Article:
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PPAR Research
Volume 2008 (2008), Article ID 132960, 11 pages
Review Article

Peroxisome Proliferator Activated Receptors and Lipoprotein Metabolism

Nutrigenomics Consortium and Nutrition, Metabolism and Genomics Group, Wageningen University, P.O. Box 8129, Wageningen, EV 6700, The Netherlands

Received 22 July 2007; Accepted 3 September 2007

Academic Editor: Giulia Chinetti

Copyright © 2008 Sander Kersten. This is an open access article distributed under the Creative Commons Attribution License, which permits unrestricted use, distribution, and reproduction in any medium, provided the original work is properly cited.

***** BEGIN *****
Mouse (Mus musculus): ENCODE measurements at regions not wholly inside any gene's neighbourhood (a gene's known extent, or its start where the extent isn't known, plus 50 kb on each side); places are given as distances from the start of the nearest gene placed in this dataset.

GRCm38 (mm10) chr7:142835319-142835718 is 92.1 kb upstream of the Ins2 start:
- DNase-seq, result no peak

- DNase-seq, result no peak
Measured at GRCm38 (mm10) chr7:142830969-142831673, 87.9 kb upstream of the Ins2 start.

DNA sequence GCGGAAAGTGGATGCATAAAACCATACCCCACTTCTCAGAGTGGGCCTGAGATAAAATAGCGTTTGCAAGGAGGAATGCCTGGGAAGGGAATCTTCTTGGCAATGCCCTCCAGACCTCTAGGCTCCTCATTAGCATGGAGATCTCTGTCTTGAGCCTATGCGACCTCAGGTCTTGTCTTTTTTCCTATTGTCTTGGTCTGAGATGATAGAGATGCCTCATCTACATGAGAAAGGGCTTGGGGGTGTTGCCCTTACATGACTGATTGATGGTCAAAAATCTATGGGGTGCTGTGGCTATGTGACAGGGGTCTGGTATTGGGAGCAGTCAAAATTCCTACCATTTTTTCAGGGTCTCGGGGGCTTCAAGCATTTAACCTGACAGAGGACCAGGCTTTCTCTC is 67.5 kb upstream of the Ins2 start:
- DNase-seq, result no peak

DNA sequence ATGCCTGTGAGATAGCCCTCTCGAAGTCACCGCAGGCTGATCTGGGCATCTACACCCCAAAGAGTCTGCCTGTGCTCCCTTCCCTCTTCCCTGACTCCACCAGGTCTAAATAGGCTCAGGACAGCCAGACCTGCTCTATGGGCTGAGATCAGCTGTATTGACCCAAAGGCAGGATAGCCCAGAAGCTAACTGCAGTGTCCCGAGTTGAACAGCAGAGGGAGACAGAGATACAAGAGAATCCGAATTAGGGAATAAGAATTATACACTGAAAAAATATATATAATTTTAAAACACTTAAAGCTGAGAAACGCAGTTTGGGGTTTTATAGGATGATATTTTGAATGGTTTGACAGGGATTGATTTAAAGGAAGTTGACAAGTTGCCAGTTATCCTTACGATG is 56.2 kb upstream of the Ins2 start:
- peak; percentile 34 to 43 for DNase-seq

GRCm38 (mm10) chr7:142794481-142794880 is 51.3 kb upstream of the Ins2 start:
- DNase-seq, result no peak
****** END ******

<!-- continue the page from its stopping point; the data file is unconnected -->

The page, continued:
Plasma lipoproteins are responsible for carrying triglycerides and cholesterol in the blood and ensuring their delivery to target organs. Regulation of lipoprotein metabolism takes place at numerous levels including via changes in gene transcription. An important group of transcription factors that mediates the effect of dietary fatty acids and certain drugs on plasma lipoproteins are the peroxisome proliferator activated receptors (PPARs). Three PPAR isotypes can be distinguished, all of which have a major role in regulating lipoprotein metabolism. PPARα is the molecular target for the fibrate class of drugs. Activation of PPARα in mice and humans markedly reduces hepatic triglyceride production and promotes plasma triglyceride clearance, leading to a clinically significant reduction in plasma triglyceride levels. In addition, plasma high-density lipoprotein (HDL)-cholesterol levels are increased upon PPARα activation in humans. PPARγ is the molecular target for the thiazolidinedione class of drugs. Activation of PPARγ in mice and human is generally associated with a modest increase in plasma HDL-cholesterol and a decrease in plasma triglycerides. The latter effect is caused by an increase in lipoprotein lipase-dependent plasma triglyceride clearance. Analogous to PPARα, activation of PPARβ/δ leads to increased plasma HDL-cholesterol and decreased plasma triglyceride levels. In this paper, a fresh perspective on the relation between PPARs and lipoprotein metabolism is presented. The emphasis is on the physiological role of PPARs and the mechanisms underlying the effect of synthetic PPAR agonists on plasma lipoprotein levels.